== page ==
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Welcome to the Kanawha Chapter
Fort Mill, SC

South Carolina Society
Daughters of the American Revolution


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The DAR, founded in 1890 and headquartered in Washington, DC, is a volunteer women's service organization dedicated to promoting patriotism, preserving American history, and securing America's future through better education for children. Any woman is eligible for membership who is no less than eighteen years of age and can prove lineal, bloodline descent from an ancestor who aided in achieving American independence.

The Kanawha Chapter of the Daughters of the American Revolution was organized on November 3, 1909, and our National Charter was granted on January 22, 1910. The name "Kanawha" is in commemoration of Thomas Spratt II, who was the first white settler in the Fort Mill area about 1763. He was given the name "Kanawha," meaning "Friendly Brother," by his Catawba Indian friends. The Catawbas were already established in this area before the first white settlers arrived. Traditional stories of the loyalty and courage of the Indians and these early settlers add to the interesting local history of the Revolutionary War era. On his deathbed, the Catawba Indian, Peter Harris, requested that he be buried near his friend and benefactor, Thomas "Kanawha" Spratt, in the old graveyard where many of the Spratts and their kin are buried.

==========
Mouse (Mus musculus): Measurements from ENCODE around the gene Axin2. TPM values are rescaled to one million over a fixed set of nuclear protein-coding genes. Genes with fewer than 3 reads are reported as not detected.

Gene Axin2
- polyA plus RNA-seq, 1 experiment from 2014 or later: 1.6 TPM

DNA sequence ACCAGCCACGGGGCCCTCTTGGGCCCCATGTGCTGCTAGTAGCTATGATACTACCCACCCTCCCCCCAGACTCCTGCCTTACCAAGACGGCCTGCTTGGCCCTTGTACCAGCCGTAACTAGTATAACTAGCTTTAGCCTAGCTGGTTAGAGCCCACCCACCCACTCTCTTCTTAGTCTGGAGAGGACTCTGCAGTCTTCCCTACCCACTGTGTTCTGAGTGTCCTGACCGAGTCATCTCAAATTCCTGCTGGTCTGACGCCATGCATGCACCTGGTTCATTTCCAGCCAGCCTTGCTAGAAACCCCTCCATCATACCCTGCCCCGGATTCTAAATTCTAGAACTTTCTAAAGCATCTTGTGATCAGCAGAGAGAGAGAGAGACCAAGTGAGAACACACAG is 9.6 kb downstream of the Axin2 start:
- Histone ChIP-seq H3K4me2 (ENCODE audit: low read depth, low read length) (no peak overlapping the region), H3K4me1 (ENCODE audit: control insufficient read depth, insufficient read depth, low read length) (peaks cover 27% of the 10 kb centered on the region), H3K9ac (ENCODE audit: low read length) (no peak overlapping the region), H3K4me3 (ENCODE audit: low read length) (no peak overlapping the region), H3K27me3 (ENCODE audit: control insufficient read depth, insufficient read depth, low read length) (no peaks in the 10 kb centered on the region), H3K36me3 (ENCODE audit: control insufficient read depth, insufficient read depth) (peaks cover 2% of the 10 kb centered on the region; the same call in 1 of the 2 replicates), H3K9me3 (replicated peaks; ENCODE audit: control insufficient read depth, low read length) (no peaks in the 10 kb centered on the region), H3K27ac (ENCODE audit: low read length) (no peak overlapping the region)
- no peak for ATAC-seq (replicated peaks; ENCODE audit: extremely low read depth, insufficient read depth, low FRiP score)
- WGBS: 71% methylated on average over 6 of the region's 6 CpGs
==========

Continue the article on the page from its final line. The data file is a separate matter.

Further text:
We are located in Fort Mill, South Carolina, and would love to talk to you about becoming a member of the Society. If you would like more information about the DAR, including membership requirements, please e-mail our chapter contact person:

Mary Bryant

Please also visit our State and National Society home pages below.

South Carolina State DAR
National Society Daughters of the American Revolution

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For questions about this web site, contact Mary D. Kraeszig, Webmaster.

Last updated August 2, 2006
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